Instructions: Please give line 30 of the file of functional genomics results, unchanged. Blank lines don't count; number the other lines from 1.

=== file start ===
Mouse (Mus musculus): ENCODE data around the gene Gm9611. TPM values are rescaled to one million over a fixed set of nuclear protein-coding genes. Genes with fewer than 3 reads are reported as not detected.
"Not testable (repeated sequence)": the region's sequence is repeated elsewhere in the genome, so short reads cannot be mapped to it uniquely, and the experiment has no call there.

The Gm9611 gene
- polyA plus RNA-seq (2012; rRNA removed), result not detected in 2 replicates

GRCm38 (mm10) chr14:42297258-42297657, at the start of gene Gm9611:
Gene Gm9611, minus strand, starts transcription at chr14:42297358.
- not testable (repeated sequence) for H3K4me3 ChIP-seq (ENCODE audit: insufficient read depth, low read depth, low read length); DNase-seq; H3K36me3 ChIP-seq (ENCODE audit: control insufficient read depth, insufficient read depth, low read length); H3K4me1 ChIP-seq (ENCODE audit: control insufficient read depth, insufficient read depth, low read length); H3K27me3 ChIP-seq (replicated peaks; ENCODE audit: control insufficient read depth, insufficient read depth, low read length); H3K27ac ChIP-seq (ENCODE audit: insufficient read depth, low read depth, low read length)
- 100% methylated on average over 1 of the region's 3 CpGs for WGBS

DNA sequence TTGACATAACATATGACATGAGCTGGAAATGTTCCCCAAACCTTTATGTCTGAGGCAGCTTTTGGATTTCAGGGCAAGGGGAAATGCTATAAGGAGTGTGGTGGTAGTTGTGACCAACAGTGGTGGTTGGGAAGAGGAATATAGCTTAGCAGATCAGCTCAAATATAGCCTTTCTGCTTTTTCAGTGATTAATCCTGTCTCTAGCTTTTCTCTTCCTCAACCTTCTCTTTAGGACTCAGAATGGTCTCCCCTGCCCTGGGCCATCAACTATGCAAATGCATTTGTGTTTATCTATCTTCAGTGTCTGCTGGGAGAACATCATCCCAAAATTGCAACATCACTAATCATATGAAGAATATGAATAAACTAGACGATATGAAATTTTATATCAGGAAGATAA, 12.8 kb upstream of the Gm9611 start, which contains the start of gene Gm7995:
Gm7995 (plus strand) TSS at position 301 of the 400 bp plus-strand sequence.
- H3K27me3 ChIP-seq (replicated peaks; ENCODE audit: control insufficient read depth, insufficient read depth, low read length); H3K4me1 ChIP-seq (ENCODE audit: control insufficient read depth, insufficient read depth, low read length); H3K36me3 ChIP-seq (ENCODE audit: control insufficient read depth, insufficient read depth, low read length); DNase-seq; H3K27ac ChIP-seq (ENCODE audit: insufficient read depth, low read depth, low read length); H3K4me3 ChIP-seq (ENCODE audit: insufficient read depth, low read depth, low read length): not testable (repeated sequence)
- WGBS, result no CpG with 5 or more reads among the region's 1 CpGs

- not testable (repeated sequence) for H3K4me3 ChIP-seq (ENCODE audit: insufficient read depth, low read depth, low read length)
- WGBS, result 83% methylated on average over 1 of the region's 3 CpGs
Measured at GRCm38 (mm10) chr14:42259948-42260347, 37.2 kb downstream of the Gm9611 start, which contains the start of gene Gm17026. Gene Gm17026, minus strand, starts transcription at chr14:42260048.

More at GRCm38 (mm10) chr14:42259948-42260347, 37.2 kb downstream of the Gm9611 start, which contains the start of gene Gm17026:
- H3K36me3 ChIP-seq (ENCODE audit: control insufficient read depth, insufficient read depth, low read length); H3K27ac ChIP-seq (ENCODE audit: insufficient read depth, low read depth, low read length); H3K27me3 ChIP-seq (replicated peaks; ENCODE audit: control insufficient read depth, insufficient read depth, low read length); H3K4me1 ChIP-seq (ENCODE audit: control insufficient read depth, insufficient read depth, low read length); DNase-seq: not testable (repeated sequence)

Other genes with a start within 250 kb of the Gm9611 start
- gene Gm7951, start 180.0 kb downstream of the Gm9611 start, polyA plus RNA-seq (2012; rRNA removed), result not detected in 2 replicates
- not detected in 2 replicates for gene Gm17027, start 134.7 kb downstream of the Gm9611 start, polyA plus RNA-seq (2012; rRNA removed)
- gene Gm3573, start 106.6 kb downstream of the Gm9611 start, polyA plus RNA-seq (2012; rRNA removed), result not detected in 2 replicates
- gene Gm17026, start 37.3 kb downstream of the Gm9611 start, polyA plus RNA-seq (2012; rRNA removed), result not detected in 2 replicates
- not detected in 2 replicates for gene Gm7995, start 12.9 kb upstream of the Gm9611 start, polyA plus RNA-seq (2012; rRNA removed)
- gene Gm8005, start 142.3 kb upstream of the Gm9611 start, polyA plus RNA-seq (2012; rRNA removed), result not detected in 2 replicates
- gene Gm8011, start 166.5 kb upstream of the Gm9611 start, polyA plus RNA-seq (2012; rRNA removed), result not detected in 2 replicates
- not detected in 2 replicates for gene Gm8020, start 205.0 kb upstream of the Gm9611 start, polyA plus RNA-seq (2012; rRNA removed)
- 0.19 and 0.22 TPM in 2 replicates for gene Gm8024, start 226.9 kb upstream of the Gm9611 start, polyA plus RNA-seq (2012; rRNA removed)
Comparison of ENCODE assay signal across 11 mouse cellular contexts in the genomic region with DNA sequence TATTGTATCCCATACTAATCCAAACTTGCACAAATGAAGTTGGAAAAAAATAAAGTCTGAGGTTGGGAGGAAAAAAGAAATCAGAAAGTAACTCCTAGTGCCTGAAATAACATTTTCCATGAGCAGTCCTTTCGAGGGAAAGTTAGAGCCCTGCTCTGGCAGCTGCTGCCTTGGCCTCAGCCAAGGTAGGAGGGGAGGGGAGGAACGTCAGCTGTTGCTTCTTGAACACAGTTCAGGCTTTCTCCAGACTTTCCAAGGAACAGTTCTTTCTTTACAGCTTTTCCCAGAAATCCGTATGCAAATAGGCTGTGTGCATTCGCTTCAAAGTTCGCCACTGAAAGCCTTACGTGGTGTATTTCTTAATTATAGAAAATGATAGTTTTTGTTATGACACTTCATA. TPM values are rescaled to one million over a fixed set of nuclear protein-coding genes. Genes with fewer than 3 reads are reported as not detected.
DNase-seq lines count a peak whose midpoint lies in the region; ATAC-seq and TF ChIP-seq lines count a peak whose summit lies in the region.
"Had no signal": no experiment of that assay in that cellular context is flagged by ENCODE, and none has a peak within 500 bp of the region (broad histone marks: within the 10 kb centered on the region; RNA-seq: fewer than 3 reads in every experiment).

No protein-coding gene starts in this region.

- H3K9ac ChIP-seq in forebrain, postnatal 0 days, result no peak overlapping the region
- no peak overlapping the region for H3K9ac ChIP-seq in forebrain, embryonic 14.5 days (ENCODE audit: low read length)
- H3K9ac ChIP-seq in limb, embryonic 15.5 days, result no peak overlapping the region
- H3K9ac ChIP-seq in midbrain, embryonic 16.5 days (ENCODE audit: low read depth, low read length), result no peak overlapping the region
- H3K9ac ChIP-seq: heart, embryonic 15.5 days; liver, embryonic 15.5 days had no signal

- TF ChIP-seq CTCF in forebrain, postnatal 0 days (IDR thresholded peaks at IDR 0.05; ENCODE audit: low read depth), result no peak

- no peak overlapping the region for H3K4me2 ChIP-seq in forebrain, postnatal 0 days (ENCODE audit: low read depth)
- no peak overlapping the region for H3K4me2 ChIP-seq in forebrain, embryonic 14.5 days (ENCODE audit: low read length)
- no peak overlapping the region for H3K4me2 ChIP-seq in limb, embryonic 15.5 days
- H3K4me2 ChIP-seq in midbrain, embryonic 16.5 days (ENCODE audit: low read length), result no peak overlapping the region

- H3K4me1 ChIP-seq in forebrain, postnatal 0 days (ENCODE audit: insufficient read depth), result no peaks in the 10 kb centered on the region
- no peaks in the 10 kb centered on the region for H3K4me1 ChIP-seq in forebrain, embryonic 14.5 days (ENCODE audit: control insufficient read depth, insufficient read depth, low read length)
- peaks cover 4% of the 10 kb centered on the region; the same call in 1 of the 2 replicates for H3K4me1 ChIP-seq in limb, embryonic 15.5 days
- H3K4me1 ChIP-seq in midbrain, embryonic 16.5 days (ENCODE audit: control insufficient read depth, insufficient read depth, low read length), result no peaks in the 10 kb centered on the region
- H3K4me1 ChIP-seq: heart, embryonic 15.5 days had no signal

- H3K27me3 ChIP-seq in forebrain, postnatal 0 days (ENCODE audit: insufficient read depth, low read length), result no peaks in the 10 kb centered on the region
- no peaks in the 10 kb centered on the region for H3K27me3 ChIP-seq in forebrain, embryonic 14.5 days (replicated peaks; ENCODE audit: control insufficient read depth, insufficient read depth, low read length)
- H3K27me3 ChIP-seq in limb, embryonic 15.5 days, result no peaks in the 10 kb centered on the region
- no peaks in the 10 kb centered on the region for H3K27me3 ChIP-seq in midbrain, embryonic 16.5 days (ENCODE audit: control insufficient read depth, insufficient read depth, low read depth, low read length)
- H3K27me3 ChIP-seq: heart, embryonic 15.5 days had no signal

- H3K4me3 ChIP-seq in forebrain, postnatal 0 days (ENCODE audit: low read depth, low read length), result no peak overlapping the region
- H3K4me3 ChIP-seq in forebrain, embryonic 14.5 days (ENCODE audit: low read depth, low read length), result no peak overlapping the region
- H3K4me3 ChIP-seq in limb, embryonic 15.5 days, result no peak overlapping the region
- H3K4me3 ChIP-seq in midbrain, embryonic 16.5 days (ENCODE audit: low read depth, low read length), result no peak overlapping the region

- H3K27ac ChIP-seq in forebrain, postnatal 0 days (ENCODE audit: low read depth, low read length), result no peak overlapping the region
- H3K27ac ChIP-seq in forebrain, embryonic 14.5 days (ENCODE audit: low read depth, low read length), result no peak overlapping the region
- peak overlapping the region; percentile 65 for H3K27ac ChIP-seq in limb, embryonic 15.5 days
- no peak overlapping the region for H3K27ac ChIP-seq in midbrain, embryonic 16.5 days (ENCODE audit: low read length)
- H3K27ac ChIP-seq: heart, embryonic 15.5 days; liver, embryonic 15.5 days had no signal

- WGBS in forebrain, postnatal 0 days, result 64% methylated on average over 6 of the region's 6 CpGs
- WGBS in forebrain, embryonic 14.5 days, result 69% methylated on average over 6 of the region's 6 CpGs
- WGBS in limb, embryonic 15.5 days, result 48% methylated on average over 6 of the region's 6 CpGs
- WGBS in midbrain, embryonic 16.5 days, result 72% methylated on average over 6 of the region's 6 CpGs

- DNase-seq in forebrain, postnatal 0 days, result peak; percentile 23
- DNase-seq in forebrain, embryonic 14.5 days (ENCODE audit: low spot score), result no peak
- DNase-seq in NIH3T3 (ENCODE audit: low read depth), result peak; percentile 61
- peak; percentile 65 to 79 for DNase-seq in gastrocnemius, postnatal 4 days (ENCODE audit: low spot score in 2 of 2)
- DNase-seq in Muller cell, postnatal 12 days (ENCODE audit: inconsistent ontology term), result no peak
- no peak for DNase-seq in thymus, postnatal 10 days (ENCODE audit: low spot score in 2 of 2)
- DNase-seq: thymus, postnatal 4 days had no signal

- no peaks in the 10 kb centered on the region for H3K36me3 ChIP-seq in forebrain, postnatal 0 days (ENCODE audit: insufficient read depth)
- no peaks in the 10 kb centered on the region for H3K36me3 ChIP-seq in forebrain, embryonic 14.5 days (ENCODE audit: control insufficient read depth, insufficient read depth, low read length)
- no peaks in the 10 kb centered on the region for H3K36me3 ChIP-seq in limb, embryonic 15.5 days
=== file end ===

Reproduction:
"Had no signal": no experiment of that assay in that cellular context is flagged by ENCODE, and none has a peak within 500 bp of the region (broad histone marks: within the 10 kb centered on the region; RNA-seq: fewer than 3 reads in every experiment).